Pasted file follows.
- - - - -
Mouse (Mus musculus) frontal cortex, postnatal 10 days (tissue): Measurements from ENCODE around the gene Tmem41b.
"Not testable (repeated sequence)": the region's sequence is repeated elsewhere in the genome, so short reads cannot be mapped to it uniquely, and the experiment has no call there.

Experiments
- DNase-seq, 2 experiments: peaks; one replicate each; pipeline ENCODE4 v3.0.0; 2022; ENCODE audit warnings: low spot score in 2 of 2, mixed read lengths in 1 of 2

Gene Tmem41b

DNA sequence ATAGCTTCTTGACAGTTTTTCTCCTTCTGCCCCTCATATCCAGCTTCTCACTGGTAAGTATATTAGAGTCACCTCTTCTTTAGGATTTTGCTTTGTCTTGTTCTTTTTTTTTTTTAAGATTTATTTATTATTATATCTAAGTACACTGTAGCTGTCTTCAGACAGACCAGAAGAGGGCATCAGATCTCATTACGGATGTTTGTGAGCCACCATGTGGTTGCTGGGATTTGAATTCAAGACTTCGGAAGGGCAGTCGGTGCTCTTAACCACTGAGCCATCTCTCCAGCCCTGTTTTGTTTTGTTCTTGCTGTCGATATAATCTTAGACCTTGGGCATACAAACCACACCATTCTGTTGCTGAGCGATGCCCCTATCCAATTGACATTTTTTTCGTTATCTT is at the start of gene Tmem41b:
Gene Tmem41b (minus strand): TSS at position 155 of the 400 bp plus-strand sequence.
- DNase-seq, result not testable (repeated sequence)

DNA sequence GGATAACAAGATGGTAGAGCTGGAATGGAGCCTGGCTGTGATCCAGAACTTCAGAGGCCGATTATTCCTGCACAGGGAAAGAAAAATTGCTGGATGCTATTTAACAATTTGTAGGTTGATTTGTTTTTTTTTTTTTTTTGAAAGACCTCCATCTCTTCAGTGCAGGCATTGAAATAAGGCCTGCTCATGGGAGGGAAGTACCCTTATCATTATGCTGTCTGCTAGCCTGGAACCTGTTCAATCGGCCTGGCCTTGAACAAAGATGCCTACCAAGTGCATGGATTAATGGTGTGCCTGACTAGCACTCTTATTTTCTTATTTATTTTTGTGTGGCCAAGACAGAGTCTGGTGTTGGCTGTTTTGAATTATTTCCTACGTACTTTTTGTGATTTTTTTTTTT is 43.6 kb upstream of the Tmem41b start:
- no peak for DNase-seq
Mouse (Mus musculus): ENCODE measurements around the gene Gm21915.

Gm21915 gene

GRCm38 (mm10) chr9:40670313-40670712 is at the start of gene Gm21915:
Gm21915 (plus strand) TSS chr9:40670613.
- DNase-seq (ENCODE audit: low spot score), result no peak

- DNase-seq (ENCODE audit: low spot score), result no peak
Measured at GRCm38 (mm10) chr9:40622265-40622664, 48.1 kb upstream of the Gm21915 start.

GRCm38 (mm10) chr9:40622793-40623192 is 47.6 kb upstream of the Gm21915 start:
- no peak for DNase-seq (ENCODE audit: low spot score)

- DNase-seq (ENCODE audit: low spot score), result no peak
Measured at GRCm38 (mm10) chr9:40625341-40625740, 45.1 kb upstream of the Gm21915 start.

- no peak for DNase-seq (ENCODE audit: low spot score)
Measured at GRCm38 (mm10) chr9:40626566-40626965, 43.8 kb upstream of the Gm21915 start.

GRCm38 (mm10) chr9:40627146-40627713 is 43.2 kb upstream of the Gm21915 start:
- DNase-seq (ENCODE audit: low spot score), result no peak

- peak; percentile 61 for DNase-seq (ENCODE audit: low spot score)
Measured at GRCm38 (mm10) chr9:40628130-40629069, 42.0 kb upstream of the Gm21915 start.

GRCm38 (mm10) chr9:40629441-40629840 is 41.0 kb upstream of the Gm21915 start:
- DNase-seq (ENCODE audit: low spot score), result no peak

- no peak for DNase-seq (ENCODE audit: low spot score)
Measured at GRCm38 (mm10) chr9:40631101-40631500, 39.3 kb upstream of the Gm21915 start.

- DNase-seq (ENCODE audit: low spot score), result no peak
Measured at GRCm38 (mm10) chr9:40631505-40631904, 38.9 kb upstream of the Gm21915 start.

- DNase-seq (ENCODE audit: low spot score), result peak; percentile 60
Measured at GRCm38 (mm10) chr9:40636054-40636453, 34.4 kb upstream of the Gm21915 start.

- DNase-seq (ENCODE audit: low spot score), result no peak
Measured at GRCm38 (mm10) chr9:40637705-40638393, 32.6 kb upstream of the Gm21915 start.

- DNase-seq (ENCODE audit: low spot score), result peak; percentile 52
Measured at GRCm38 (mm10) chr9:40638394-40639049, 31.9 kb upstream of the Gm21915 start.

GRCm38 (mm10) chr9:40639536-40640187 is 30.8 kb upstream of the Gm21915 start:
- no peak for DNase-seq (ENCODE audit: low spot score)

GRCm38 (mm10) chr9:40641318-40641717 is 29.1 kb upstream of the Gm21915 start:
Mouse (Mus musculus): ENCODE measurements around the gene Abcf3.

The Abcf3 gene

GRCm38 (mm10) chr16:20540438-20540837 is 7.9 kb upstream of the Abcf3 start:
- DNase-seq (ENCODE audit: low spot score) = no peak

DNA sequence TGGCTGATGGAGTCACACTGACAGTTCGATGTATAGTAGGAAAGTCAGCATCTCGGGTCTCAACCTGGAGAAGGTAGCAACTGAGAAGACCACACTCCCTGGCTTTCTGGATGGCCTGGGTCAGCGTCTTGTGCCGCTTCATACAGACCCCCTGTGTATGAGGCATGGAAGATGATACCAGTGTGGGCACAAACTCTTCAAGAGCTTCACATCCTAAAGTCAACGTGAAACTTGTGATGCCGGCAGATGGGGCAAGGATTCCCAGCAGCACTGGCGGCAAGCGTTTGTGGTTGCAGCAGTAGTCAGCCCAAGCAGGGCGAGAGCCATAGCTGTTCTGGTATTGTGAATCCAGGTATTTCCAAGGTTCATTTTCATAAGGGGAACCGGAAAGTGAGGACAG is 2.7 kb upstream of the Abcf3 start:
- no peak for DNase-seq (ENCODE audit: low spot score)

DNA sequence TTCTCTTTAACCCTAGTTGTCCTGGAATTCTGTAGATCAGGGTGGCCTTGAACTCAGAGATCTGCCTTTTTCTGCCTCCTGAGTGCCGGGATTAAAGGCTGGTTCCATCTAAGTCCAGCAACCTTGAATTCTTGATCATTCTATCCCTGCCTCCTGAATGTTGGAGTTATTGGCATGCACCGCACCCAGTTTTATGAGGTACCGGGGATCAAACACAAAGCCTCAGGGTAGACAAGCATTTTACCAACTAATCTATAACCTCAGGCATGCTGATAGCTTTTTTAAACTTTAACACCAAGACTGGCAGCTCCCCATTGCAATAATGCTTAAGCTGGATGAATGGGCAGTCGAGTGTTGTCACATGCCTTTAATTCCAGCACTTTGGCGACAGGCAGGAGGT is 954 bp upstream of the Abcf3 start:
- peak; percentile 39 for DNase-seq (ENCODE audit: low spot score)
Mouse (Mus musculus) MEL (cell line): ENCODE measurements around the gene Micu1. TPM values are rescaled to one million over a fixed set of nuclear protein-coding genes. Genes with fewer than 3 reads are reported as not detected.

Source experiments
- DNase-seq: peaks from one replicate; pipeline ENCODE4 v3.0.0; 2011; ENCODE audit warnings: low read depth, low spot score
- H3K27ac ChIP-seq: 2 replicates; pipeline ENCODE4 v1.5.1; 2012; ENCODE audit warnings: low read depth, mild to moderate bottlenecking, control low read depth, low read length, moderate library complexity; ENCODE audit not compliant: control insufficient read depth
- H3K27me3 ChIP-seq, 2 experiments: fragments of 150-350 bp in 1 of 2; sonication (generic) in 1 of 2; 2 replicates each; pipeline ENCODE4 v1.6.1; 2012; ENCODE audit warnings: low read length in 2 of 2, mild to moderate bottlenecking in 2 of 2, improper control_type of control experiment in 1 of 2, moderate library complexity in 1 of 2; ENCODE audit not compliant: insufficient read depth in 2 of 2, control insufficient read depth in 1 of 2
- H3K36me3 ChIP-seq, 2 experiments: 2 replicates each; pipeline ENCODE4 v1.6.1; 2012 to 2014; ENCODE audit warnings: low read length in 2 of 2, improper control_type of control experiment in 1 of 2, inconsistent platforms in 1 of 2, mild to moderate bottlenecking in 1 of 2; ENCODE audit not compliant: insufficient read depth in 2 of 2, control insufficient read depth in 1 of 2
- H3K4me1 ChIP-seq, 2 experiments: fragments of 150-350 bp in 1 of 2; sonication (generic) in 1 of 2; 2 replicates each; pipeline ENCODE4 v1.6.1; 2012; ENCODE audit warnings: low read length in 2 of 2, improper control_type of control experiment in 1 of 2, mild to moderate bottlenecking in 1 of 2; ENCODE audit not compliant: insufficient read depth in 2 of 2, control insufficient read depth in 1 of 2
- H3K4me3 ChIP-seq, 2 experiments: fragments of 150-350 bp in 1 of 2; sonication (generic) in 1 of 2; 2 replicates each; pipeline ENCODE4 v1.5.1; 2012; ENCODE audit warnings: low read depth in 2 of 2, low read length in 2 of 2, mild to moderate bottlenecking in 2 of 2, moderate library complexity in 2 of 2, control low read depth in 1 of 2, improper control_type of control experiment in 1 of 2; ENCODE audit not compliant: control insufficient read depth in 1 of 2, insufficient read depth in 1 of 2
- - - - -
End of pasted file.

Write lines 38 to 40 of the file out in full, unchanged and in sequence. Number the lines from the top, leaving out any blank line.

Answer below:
- DNase-seq (ENCODE audit: low spot score), result peak; percentile 52
Measured at GRCm38 (mm10) chr9:40638394-40639049, 31.9 kb upstream of the Gm21915 start.

GRCm38 (mm10) chr9:40639536-40640187 is 30.8 kb upstream of the Gm21915 start: